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Why I’m sad election season is over

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Nov. 6 marked the end of election season with the re-election of President Barack Obama. The clerk and recorder reported that 71,421 people turned out to vote in Pueblo County. Photo courtesy of foter.com.
By the end of this week the Romney and Obama signs will be taken down, many of the political stickers will be pealed away from bumpers, campaigns ads will no longer drown voters and people will cease their political talk as well.

Americans will agree to disagree until the next presidential election. There will be little talk about solutions to the growing national debt and the chances of Iran accumulating enough uranium to build a nuclear weapon.

Most people will sacrifice talking about those issues to mend friendships.

Just after Obama won enough electoral votes to be renamed President of the United States, a new friend told me that he was done with his political posts on Facebook and that he was sorry if he had offended me at any time throughout the election.

He didn’t have to apologize. Even though our political views are much different and there is a slim chance either of us will ever back down, I respect that he is educated in his political decisions. I am not sorry about my Tweets, Facebook posts, or the campaigns buttons I wore on my backpack.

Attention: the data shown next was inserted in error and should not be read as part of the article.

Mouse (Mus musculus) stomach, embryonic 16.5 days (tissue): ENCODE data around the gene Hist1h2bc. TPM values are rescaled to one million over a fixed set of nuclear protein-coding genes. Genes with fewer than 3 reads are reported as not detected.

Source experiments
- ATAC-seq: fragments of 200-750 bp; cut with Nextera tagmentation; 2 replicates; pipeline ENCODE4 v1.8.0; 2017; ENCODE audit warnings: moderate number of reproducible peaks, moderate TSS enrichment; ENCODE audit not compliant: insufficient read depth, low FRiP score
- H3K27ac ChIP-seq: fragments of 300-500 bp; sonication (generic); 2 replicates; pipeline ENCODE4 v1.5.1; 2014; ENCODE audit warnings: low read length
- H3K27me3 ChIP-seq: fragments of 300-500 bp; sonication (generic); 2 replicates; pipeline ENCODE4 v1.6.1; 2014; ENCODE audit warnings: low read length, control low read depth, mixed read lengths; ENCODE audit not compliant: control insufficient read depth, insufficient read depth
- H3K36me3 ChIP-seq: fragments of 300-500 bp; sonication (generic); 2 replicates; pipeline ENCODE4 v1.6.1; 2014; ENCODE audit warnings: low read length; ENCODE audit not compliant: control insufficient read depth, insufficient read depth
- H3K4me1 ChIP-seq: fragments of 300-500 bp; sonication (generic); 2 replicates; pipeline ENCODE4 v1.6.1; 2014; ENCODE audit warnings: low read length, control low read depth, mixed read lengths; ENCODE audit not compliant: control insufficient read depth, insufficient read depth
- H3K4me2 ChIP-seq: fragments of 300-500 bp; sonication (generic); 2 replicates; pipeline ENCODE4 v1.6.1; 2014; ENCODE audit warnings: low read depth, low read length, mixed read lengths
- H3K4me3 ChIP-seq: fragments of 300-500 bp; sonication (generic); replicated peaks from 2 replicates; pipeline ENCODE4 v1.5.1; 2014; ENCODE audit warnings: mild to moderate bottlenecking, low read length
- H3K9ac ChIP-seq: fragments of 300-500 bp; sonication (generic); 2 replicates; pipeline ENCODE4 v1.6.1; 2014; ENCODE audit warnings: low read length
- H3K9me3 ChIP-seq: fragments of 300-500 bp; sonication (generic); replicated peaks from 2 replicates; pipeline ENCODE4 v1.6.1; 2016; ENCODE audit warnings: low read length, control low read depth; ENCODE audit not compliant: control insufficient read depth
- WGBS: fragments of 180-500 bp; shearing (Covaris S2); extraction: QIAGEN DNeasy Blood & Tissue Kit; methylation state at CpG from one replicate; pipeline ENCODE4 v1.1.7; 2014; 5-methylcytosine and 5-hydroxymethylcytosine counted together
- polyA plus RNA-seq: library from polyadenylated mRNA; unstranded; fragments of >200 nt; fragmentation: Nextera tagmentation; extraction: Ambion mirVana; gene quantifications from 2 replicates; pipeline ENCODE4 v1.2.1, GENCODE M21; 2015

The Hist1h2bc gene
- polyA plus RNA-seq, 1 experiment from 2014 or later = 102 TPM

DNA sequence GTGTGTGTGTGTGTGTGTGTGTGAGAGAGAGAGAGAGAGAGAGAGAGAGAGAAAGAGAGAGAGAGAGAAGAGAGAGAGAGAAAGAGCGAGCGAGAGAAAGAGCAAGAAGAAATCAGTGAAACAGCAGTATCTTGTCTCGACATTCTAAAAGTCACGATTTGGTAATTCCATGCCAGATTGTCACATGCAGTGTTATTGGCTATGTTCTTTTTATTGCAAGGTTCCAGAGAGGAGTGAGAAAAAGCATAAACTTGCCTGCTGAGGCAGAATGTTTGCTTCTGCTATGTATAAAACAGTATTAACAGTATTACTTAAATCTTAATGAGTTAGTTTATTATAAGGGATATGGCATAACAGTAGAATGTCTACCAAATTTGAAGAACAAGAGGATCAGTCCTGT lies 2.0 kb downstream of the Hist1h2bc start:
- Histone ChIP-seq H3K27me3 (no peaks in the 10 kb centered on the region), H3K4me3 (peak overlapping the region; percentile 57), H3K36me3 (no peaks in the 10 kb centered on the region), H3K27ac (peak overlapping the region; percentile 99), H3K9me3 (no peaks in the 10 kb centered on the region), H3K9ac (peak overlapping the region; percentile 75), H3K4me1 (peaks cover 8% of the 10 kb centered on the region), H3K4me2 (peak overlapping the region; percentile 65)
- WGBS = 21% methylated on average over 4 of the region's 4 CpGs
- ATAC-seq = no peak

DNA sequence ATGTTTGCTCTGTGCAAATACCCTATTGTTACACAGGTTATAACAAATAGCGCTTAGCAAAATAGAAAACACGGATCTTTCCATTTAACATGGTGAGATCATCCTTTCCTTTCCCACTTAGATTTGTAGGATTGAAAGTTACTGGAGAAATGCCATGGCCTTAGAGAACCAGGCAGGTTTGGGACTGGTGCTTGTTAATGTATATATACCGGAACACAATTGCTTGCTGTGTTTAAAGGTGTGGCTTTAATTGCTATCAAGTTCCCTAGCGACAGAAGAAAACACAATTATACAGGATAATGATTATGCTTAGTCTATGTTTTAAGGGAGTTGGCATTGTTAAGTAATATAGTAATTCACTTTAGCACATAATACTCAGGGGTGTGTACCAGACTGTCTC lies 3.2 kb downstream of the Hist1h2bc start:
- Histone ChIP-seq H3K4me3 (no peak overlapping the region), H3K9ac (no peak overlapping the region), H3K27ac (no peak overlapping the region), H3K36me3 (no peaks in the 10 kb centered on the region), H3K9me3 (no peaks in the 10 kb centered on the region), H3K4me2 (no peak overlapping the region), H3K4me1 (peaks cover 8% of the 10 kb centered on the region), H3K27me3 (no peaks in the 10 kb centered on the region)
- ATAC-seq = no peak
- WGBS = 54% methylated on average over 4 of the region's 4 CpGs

Elections rip people apart. A recent Pew Research Center report showed that one in five Americans will delete a Facebook friend over differing political views. This week’s “This American Life”, an NPR radio show, featured stories about how people have been torn apart by political parties. It is no wonder people are glad that the election is finally over.

Things will be back to normal and that is the problem. Americans only want to talk about political issues when they are relevant and they are most relevant when there is a seat up for grabs.

In 2002, Michiko Kakutani wrote an article for the New York Times called “Debate? Dissent? Discussion? Oh, Don’t Go There!” The article focused on the fact that students are raised in a culture where political debate is potentially offensive to others and thus they do not engage in it.

Kakutani wrote that Generation Y has come to be very accepting of others but has in turn stopped them from engaging in heated political debates. Several professors Kakutani cited in his article say that students seem to be quieter about their political views.

What does this quieter generation mean? Simply that the lack of discussion kills the market place of ideas, the economic theory that the truth will come out of open dialogue.

Though the term marketplace of ideas is widely used in business, it has an important and logical part in politics. If there is no debate, no conversations then the possibility of a solution is slimmer.

This is why I am sad that the presidential election is over. There will be little talk over important issues America is facing. Discussion will go back to a new Kim Kardashian scandal and the conversation Mitt Romney had about the middle class will be forgotten.

People will no longer talk about foreign policy because they don’t have to worry who is taking care of it anymore and any valuable resolutions that came in those discussions will be lost.